Tattoos simultaneously symbolize real danger and real love. You pay for them in pain, and for the regrettable ones you pay in time. This is a tension that endlessly inspires Sang Bleu founder Maxim Buchi. Alongside his influential magazine founded in 2005, the Swiss born graphic designer has been running a tattoo studio of the same name in London since 2009. Seven years in, more than a thousand of his drafts can now be found in the book 1000. The volume offers versions upon versions of a range of recurring motifs: lions, skeletal hands, keys, roses, birds. It is an approach to tattooing trades in centuries of tradition. His iconic geometric patterns follow ships, wolves, and cathedrals – marking a history of pain and personal freedom.
The earliest tattoos on record date back to ancient Egypt around 2000 BCE, when symmetrical patterns of dots and lines adorned women’s abdomens evoking Bes, a deity protecting women, mothers, and children. These tattoos were made to channel fertility and were reserved for those in high social ranks. Later, in Greece and Rome, tattoos were known as “stigmata” and served to mark criminals as well as belonging – from religious belonging to actual slavery. Over the centuries, tattoos turned to becoming symbols of bad boy-ism – from red-faced British sailors to Japan’s notorious Yakuza. Today, tattoos no longer convey class as transparently. Instead, they mark the “optional” nature of present-day counterculture and express an idea of belonging formed in opposition to normative lifestyles. So what type of outcast are you, an ex-con or just a punk? Could you break my neck, or are you just dressed like you can? Even taken out of the context of criminality, tattoos contain a type of vigor that borders on insanity.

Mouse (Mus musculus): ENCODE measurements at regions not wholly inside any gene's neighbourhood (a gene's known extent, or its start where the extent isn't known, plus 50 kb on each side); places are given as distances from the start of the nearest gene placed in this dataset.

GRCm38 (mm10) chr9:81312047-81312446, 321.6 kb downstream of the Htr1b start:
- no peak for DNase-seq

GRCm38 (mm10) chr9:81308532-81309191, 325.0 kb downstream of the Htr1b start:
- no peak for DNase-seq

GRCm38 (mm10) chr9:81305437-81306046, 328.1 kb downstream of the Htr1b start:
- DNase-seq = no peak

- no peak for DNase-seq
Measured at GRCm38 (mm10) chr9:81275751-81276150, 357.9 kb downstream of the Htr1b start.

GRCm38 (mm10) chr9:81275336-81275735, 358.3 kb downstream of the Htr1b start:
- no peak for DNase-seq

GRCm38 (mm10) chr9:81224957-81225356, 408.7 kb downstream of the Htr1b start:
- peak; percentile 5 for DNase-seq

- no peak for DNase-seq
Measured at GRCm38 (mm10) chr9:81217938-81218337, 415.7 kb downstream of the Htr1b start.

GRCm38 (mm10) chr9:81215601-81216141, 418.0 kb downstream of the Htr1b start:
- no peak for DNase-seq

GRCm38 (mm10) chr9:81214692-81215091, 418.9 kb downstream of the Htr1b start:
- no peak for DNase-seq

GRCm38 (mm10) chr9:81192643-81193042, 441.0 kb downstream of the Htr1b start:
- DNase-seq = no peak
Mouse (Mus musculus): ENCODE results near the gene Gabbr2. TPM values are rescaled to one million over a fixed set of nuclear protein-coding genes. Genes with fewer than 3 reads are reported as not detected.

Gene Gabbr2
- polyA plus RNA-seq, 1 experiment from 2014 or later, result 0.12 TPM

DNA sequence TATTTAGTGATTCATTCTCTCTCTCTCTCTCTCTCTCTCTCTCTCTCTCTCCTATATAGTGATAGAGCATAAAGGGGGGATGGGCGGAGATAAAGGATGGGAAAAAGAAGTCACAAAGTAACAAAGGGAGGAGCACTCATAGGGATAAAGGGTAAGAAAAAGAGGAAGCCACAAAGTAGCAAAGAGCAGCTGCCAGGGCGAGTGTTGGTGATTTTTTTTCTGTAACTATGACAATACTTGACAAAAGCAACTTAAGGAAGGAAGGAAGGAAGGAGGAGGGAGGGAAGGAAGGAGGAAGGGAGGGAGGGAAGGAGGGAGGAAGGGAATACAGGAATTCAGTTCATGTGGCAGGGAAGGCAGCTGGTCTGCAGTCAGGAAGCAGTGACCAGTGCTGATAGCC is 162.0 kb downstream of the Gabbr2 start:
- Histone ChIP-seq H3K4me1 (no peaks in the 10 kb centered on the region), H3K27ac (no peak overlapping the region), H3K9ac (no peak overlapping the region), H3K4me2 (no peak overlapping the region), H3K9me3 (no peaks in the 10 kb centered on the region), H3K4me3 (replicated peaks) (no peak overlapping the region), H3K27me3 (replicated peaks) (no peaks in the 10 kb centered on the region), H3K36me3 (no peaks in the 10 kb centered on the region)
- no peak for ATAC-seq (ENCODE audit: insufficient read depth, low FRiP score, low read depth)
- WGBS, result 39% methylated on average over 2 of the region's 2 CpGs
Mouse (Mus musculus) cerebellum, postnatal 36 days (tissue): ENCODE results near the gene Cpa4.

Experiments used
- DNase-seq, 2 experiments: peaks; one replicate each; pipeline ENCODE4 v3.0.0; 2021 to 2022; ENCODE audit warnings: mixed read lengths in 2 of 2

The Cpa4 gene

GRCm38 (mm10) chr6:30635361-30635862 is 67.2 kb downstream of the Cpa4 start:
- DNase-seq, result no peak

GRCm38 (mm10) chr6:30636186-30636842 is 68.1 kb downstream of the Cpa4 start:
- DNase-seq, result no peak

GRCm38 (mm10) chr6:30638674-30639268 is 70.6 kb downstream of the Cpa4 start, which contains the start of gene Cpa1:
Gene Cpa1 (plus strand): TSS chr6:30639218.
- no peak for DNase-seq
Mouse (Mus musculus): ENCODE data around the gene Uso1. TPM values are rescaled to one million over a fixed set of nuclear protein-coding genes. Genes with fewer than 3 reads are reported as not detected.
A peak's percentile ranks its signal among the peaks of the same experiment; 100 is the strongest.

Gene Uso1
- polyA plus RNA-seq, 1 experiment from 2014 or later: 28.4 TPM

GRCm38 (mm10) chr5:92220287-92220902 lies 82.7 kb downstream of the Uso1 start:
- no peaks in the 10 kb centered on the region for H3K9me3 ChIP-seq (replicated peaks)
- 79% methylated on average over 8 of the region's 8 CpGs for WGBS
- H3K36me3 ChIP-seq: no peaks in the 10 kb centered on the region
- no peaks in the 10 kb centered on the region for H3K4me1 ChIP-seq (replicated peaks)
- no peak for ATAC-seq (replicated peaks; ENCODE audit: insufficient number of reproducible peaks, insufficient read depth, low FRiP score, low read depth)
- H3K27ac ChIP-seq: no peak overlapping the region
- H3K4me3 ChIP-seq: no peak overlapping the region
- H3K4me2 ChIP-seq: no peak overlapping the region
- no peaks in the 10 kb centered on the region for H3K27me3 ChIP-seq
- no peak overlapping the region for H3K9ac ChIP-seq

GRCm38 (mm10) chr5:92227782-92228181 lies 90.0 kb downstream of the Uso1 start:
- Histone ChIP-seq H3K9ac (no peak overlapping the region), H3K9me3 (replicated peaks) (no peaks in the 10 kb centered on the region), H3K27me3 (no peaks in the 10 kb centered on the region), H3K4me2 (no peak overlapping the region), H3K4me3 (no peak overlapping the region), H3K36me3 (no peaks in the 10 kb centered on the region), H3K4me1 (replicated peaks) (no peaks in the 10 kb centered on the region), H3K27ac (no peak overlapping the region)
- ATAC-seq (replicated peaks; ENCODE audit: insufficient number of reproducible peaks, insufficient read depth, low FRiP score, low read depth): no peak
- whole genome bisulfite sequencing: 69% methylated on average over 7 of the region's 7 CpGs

The body is inherently alienating. Growing it takes years, but growing into it is the work of Sisyphus. Clothing functions as an interface to catalyze identification with our physical manifestation. “This is so me,” says a voice inside us when we slip on a snakeskin jacket, cowboy boots, or a cashmere-wool blend suit. But clothing is fleeting. Nobody goes to bed with their shoes on. Once you shed off all these layers, who are you really left with? Tattoos, on the other hand, remain – and can be read like chapters in the other’s autobiography. “The Book of Billy Bob,” for example: An ex-partner’s name inked into your skin for life did not become the cross-cultural punchline it is today for no reason.
In bold strokes and minute detail, Buchi’s tattoos are above all: severe. They evoke iconographic traditions and mystic symbols with a highly intuitive aesthetic that runs through Sang Bleu as a whole. The guiding thread here being inscription: The printed page upon its invention must have seemed as crass as a tattoo. But dedicating space on your body to an idea also lets you annex it. You gain even more ownership over this body, but the idea becomes yours too. In this auto-erotic S&M relationship, you are both master and slave. This intense commitment prevents body modification from suffering the same inescapable fate as fashion: True belief never goes out of style.
1000 is published by SANG BLEU Publishing (London, 2016).